Methods
We identified 5 ZS patients from SLSJ diagnosed by peroxisome dysfunction between 1990–2010 and sequenced all coding exons of known PEX genes in one patient using Next Generation Sequencing (NGS) for diagnostic confirmation.
Results
A homozygous mutation (c.802_815del, p.[Val207_Gln294del, Val76_Gln294del]) in PEX6 was identified and then shown in 4 other patients. Parental heterozygosity was confirmed in all. Incidence of ZS was estimated to 1 in 12,191 live births, with a carrier frequency of 1 in 55. In addition, we present data suggesting that this mutation abolishes a SF2/ASF splice enhancer binding site, resulting in the use of two alternative cryptic donor splice sites and predicted to encode an internally deleted in-frame protein.
Conclusion
We report increased incidence of ZS in French-Canadians of SLSJ caused by a PEX6 founder mutation. To our knowledge, this is the highest reported incidence of ZS worldwide. These findings have implications for carrier screening and support the utility of NGS for molecular confirmation of peroxisomal disorders.
doi:10.1186/1471-2350-13-72
PMCID: PMC3483250  PMID: 22894767
Zellweger syndrome; Founder effect; Peroxisome biogenesis disorders; Next generation sequencing
3.  Identification of Novel Mutations and Sequence Variation in the Zellweger Syndrome Spectrum of Peroxisome Biogenesis Disorders 
Human mutation  2009;30(3):E467-E480.
Peroxisome biogenesis disorders (PBD) are a heterogeneous group of autosomal recessive neurodegenerative disorders that affect multiple organ systems. Approximately 80% of PBD patients are classified in the Zellweger syndrome spectrum (PBD-ZSS). Mutations in the PEX1, PEX6, PEX10, PEX12, or PEX26 genes are found in approximately 90% of PBD-ZSS patients. Here, we sequenced the coding regions and splice junctions of these five genes in 58 PBD-ZSS cases previously subjected to targeted sequencing of a limited number of PEX gene exons. In our cohort, 71 unique sequence variants were identified, including 18 novel mutations predicted to disrupt protein function and 2 novel silent variants. We identified 4 patients who had two deleterious mutations in one PEX gene and a third deleterious mutation in a second PEX gene. For two such patients, we conducted cell fusion complementation analyses to identify the defective gene responsible for aberrant peroxisome assembly. Overall, we provide empirical data to estimate the relative fraction of disease-causing alleles that occur in the coding and splice junction sequences of these five PEX genes and the frequency of cases where mutations occur in multiple PEX genes. This information is beneficial for efforts aimed at establishing rapid and sensitive clinical diagnostics for PBD-ZSS patients and interpreting the results from these genetic tests.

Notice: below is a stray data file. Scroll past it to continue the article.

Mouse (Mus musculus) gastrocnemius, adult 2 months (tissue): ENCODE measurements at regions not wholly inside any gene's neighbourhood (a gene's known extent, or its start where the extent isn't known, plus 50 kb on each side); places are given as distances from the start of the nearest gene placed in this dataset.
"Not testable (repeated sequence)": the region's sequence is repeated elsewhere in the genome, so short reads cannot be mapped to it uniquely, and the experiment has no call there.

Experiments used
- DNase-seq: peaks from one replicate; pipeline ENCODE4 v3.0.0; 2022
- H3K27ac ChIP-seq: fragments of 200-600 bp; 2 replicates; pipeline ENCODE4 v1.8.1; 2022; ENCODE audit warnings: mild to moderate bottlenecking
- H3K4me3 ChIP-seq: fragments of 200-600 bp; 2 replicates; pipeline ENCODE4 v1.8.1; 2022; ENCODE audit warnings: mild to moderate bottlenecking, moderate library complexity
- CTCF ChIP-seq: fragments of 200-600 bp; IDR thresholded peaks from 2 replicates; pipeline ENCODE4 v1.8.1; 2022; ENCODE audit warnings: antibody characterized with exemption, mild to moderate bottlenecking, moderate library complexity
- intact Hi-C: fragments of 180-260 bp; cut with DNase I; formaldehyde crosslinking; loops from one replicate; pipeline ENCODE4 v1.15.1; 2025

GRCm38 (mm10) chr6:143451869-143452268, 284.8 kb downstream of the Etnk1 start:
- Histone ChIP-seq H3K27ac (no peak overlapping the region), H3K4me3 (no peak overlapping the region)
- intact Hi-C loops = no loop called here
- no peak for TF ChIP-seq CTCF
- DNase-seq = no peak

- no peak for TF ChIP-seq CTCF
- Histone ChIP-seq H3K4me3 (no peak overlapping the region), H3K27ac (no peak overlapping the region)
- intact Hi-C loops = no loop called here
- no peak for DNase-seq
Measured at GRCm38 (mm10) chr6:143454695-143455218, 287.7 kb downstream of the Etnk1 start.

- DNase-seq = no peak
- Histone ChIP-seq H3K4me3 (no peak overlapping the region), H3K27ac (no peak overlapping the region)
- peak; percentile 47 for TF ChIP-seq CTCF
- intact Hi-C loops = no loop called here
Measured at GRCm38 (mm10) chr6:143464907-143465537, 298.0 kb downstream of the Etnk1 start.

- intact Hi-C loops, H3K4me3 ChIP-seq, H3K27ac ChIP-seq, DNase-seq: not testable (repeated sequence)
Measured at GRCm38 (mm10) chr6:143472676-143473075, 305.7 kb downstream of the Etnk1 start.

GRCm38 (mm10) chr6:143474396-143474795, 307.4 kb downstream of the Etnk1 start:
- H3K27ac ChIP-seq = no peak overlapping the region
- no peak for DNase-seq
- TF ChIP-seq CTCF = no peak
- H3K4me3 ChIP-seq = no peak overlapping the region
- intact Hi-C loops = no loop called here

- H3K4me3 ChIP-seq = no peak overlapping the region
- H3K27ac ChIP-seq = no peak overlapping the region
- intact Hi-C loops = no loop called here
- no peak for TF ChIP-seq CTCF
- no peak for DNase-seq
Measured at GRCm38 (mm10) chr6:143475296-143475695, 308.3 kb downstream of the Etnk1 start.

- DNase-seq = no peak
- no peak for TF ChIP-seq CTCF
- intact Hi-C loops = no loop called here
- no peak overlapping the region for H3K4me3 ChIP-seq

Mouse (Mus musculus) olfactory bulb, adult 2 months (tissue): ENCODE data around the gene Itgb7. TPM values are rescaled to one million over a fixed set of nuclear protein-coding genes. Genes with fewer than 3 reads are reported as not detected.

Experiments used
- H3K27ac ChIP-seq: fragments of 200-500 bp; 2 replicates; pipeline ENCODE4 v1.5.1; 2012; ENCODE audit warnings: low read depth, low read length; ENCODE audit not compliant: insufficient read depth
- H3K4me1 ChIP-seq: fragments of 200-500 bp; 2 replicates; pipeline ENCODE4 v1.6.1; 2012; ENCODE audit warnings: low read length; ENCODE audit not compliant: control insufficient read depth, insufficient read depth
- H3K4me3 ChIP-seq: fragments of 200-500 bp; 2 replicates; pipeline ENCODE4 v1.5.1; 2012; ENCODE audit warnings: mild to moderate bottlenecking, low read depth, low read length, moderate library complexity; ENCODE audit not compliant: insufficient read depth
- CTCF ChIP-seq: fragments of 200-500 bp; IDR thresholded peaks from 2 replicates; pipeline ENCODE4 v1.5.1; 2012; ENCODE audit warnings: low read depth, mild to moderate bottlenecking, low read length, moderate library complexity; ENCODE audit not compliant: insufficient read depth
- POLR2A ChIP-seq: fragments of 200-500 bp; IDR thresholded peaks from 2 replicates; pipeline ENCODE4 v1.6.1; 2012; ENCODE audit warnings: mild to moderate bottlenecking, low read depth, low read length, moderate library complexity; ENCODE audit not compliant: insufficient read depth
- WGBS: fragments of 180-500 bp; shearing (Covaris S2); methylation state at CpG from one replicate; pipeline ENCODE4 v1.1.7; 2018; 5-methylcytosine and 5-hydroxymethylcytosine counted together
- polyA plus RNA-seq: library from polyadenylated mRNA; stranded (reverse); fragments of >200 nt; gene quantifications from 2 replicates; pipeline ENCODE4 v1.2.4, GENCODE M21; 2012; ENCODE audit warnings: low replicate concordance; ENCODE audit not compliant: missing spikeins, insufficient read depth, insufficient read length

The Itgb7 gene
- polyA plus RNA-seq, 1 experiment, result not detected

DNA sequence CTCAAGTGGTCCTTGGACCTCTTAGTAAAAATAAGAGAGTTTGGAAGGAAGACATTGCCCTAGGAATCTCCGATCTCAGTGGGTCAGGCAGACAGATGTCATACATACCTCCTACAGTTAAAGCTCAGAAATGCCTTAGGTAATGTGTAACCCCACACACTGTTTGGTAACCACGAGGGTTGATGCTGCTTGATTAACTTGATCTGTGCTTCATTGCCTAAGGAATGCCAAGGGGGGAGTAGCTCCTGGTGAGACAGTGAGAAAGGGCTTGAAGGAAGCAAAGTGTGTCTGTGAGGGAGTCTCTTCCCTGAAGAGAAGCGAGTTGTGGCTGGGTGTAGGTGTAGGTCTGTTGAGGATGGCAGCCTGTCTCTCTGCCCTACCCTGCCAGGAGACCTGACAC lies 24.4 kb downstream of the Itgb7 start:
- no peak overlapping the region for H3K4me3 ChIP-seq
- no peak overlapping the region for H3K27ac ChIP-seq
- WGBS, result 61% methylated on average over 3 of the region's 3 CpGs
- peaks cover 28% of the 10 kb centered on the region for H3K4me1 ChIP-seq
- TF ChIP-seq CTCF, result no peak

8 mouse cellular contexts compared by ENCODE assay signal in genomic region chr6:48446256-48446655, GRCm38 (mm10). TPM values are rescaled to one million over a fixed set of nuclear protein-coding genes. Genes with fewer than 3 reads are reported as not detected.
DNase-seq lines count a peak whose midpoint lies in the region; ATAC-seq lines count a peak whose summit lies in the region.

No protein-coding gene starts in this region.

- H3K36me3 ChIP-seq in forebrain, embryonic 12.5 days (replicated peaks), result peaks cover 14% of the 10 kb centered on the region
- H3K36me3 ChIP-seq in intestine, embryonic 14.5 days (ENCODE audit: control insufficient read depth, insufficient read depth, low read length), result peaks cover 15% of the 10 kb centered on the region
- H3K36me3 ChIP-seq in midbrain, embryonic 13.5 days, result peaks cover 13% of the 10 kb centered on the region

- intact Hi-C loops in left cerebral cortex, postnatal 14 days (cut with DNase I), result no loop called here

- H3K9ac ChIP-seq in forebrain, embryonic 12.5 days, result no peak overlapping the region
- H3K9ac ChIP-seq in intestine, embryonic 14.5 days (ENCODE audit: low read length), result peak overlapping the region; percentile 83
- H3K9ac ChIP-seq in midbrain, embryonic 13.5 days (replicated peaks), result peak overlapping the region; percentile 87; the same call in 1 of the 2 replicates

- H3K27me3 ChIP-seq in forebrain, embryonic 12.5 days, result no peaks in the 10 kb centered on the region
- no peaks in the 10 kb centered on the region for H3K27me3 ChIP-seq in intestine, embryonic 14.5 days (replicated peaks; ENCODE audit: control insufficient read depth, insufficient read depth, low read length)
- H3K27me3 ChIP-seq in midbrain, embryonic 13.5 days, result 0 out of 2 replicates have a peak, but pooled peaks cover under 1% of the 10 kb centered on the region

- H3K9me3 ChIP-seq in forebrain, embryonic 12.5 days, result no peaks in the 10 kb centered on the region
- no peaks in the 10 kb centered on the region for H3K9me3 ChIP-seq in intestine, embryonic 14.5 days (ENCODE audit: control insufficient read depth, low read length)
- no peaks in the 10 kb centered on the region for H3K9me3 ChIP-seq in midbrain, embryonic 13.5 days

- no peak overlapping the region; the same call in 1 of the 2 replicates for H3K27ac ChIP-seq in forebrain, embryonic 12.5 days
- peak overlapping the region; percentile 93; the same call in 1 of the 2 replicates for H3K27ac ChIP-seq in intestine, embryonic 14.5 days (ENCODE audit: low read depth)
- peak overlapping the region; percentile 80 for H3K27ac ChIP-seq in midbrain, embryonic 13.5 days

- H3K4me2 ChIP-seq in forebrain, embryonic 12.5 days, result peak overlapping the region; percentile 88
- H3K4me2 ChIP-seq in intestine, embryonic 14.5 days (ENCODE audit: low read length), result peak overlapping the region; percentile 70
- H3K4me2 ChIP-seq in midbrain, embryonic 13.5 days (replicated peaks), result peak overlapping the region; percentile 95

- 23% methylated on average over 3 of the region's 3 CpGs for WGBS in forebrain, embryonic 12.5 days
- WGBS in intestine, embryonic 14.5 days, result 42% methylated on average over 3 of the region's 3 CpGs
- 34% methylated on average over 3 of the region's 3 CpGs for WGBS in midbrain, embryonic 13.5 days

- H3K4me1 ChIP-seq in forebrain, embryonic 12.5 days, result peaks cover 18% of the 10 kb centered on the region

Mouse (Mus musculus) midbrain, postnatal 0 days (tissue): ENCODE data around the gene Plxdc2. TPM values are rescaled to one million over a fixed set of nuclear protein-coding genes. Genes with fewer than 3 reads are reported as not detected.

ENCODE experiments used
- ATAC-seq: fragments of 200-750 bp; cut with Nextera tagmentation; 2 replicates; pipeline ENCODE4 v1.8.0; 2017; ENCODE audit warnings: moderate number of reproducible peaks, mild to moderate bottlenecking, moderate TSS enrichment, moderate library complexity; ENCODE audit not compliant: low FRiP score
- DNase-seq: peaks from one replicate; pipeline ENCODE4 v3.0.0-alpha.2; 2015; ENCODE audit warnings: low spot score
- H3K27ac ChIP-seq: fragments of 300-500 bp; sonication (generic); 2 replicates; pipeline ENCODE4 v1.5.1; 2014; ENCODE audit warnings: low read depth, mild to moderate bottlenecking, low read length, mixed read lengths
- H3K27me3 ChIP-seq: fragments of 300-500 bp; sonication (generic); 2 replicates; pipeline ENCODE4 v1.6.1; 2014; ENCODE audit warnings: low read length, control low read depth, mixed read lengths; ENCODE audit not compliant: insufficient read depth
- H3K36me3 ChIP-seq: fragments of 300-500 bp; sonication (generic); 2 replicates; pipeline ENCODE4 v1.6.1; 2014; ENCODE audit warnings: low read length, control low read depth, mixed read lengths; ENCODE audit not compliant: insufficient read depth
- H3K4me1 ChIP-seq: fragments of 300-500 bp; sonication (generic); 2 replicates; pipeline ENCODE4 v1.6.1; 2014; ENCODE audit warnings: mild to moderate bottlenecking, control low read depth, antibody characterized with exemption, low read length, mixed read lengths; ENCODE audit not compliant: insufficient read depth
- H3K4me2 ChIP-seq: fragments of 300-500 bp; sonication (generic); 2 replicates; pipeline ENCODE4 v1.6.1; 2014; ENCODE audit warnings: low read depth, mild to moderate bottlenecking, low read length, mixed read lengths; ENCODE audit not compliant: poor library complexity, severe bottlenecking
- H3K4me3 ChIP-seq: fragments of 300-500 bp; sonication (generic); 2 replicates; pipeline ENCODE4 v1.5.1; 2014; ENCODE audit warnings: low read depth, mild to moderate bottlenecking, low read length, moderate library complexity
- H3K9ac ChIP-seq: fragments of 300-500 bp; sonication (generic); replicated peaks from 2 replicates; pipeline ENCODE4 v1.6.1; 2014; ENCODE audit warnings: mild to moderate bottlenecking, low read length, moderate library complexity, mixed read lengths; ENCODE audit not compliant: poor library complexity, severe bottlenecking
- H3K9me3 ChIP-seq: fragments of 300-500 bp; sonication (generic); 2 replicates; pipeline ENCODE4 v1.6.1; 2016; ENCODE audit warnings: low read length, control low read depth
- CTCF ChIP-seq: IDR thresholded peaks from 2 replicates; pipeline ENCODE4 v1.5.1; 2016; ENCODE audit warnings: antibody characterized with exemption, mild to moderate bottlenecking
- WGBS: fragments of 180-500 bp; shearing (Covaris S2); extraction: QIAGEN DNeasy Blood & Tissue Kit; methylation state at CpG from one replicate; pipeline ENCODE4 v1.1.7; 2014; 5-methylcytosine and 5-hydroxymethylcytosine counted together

doi:10.1002/humu.20932
PMCID: PMC2649967  PMID: 19105186
peroxisome biogenesis disorders; Zellweger syndrome; PBD-ZSS; neonatal adrenoleukodystrophy; infantile Refsum disease; PEX1; PEX6; PEX10; PEX12

Results 1-3 (3)